Storytelling and Instructional Design

I believe that storytelling is a big part of learning. Just think back to the best teachers and professors you’ve had and chances are they made the content you were learning come alive for you. There’s also a very good chance that it’s because they used some sort of story to ties the pieces together or make your care about what you were learning. Even your earliest teachers – your parents, grandparents and other family members – used stories to help you learn the culture, morals and behaviors of your family and your community. Storytelling was used as an instructional tool long before the written word.

So why is it that so many instructional designers seem to focus on the pushing content out to learners and spend so little time focusing on telling a story that will help the learner become involved and remember the content? I’ve actually had people tell me that it was bad idea to try to tell a story with serious content intended for an adult learner.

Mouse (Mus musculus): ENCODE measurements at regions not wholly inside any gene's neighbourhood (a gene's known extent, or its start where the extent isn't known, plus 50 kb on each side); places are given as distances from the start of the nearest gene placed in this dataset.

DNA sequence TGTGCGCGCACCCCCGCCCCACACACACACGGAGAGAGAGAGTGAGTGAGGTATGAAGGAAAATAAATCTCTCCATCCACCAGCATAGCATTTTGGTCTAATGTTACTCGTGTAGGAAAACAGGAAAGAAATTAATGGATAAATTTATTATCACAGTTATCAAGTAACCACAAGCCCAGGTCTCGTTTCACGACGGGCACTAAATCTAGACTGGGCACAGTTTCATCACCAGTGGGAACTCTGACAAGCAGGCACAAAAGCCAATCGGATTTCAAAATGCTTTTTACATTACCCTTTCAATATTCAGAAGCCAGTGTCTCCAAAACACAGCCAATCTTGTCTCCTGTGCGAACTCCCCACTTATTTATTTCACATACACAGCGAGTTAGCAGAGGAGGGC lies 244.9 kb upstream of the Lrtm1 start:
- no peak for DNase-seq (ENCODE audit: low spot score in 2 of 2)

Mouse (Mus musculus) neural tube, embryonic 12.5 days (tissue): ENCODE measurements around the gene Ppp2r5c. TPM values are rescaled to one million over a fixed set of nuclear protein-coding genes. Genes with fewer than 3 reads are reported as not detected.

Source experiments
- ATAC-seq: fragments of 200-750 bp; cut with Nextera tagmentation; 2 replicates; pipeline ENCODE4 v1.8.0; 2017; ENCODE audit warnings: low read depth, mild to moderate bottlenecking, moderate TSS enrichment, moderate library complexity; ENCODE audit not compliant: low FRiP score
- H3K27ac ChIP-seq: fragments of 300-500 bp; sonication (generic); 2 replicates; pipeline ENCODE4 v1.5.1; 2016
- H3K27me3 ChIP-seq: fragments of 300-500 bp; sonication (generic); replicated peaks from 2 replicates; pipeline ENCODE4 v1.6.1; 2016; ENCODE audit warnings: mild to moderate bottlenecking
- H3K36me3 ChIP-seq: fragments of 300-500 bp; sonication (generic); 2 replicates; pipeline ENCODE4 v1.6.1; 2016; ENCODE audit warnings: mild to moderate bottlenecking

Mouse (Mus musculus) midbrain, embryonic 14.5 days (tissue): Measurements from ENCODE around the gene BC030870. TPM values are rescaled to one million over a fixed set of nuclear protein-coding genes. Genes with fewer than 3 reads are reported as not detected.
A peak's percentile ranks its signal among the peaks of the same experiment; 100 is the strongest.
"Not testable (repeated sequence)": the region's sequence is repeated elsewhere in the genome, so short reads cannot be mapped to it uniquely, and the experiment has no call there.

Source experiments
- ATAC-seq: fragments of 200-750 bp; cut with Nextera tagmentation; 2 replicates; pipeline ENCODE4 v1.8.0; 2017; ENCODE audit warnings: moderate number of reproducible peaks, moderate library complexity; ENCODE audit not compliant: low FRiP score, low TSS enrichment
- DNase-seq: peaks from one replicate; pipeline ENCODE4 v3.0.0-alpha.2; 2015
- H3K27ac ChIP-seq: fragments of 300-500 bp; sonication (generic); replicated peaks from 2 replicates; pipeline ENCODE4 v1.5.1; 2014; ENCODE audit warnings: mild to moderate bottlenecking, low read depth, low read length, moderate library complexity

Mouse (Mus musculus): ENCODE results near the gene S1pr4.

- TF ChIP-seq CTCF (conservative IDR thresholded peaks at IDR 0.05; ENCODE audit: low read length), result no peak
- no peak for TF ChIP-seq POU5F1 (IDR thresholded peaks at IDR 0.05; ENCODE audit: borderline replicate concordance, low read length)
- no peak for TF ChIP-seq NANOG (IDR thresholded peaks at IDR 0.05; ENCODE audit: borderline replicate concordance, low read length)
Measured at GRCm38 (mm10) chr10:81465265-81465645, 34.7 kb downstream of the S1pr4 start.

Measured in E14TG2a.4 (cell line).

I was thrilled to read Connie Malamed’s post on The e-Learning Coach talking about a conference she attended that included a session on storytelling. She used some of the ideas from the session to create 10 reasons why storytelling needs to be part of learning. It’s a great list and Connie makes some great points. I urge you to read the post whether you work in learning or not. The points she makes can be applied to marketing, branding and many of the other categories people put communication into.

It boils down to this. If you want people understand, relate to, and walk away with the message you’re sharing with them, you need to share it with them in a way that is interesting. A way that is memorable. A way that makes them care about the message and want to remember it. Help them connect the dots and give them a reason to want to take that message to heart. It worked when you were in school, why wouldn’t it work for the people you’re communicating with today?

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